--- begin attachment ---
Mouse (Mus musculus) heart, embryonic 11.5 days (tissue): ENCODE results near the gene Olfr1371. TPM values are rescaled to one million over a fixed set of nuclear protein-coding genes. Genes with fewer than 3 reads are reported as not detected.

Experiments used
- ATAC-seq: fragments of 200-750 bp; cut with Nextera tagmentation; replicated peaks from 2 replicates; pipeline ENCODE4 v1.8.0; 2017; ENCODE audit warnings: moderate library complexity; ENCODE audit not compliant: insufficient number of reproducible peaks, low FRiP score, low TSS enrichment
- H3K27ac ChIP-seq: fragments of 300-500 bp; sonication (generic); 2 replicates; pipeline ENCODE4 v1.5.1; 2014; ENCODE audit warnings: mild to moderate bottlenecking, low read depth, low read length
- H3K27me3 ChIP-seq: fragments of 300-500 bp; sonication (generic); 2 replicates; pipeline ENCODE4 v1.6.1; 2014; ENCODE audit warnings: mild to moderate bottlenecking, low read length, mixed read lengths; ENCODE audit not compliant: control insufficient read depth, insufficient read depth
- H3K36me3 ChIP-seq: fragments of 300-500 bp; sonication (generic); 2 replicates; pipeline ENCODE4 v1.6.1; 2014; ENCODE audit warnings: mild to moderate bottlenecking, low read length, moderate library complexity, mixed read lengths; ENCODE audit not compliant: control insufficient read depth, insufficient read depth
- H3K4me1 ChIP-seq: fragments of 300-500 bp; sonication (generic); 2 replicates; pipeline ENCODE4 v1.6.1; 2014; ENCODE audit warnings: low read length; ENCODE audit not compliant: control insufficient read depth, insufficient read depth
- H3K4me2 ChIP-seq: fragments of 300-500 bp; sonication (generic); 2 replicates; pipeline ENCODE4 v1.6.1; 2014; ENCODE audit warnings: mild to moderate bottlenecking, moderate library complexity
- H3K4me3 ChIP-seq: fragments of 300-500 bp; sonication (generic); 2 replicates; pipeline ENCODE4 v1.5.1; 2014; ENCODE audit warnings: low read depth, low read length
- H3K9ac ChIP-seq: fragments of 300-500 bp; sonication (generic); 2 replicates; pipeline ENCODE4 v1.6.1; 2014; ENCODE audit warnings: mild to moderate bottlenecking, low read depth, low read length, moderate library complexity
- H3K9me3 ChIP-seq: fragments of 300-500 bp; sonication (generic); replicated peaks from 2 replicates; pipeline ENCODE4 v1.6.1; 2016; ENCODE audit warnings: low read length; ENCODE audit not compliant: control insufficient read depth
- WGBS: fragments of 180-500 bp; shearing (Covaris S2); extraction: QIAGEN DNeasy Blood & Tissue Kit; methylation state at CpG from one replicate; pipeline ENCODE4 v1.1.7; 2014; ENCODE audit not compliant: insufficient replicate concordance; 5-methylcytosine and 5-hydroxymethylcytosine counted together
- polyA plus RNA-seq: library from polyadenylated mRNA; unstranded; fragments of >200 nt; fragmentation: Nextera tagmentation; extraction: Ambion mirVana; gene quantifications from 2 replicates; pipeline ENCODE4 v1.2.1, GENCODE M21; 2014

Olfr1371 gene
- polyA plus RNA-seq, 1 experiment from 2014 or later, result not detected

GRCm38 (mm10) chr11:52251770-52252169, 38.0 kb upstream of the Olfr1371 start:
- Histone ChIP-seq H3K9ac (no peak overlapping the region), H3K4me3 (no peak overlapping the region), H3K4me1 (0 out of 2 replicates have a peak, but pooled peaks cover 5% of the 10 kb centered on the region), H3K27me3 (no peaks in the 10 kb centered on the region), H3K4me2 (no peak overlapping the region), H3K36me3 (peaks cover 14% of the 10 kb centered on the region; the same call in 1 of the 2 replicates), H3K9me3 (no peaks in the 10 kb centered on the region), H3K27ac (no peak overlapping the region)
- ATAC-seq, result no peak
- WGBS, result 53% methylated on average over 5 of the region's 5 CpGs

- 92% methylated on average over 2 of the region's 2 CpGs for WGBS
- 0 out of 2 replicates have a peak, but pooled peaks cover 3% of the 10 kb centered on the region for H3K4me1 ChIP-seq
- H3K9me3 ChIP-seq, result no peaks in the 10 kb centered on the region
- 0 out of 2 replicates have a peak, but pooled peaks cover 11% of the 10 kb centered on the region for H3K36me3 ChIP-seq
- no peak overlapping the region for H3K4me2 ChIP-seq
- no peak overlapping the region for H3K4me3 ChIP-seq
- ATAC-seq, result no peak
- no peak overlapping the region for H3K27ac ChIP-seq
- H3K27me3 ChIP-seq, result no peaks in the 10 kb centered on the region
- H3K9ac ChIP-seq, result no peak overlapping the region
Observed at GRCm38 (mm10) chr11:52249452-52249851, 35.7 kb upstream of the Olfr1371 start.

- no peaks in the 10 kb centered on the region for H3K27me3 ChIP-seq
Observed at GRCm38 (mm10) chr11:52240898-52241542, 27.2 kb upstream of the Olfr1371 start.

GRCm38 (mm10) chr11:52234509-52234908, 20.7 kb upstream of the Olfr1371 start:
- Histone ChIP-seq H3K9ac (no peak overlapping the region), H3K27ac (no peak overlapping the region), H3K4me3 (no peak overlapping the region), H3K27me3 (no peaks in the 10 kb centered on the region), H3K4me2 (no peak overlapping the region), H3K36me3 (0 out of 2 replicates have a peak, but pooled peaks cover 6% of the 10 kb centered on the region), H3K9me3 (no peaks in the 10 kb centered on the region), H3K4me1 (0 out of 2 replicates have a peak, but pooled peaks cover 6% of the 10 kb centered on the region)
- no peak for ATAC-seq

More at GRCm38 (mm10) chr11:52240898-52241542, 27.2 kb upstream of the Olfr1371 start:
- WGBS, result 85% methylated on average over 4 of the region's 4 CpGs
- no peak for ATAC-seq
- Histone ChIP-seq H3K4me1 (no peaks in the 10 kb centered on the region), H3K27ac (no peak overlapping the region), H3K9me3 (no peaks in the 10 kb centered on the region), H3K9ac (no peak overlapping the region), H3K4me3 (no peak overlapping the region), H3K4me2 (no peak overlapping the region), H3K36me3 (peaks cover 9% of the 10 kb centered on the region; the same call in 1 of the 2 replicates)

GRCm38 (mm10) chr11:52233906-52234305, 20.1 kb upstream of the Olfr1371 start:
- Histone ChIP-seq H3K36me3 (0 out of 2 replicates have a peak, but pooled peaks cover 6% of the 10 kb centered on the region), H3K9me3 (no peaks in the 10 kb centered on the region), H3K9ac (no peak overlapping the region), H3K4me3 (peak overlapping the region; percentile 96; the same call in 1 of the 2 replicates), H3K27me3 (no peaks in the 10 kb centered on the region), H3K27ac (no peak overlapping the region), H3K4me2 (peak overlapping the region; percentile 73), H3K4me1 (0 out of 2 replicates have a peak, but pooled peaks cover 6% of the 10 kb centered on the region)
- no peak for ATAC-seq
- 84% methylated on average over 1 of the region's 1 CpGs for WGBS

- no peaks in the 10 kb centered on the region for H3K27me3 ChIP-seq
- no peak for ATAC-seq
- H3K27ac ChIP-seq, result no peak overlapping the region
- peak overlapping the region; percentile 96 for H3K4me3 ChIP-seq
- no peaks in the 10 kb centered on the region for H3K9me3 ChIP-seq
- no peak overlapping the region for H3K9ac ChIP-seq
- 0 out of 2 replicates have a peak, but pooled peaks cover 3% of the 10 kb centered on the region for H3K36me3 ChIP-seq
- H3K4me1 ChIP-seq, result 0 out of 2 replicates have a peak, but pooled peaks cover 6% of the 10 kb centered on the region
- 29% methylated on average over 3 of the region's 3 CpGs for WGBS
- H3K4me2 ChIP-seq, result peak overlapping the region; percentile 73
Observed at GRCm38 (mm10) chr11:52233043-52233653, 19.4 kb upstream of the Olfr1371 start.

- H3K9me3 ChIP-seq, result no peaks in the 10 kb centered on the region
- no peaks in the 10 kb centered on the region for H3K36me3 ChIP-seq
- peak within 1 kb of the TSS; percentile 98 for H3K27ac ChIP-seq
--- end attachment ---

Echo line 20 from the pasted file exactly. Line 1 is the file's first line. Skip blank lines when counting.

- 92% methylated on average over 2 of the region's 2 CpGs for WGBS